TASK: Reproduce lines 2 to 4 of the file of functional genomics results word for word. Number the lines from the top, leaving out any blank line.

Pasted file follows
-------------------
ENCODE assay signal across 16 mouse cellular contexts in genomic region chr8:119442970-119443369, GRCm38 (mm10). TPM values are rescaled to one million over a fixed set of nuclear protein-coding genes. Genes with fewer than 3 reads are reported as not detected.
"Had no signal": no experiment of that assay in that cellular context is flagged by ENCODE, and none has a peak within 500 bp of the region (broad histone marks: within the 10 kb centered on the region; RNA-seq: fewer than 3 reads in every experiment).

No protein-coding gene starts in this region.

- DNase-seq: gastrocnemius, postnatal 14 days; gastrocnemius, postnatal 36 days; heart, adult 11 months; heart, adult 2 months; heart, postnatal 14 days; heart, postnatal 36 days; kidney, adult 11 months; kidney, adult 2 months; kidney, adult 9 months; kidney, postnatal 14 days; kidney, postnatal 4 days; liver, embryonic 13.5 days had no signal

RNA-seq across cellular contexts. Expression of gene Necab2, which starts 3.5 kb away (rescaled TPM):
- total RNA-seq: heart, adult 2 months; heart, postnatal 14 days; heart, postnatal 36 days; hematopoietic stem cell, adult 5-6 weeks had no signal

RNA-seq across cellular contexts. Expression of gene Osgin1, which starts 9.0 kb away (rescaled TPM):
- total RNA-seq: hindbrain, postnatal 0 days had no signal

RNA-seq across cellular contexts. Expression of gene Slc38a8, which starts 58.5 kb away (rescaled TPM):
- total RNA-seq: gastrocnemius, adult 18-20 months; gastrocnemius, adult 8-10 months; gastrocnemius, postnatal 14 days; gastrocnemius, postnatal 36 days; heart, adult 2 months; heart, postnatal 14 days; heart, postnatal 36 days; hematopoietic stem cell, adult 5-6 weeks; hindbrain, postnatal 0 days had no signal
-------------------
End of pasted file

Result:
"Had no signal": no experiment of that assay in that cellular context is flagged by ENCODE, and none has a peak within 500 bp of the region (broad histone marks: within the 10 kb centered on the region; RNA-seq: fewer than 3 reads in every experiment).

No protein-coding gene starts in this region.

- DNase-seq: gastrocnemius, postnatal 14 days; gastrocnemius, postnatal 36 days; heart, adult 11 months; heart, adult 2 months; heart, postnatal 14 days; heart, postnatal 36 days; kidney, adult 11 months; kidney, adult 2 months; kidney, adult 9 months; kidney, postnatal 14 days; kidney, postnatal 4 days; liver, embryonic 13.5 days had no signal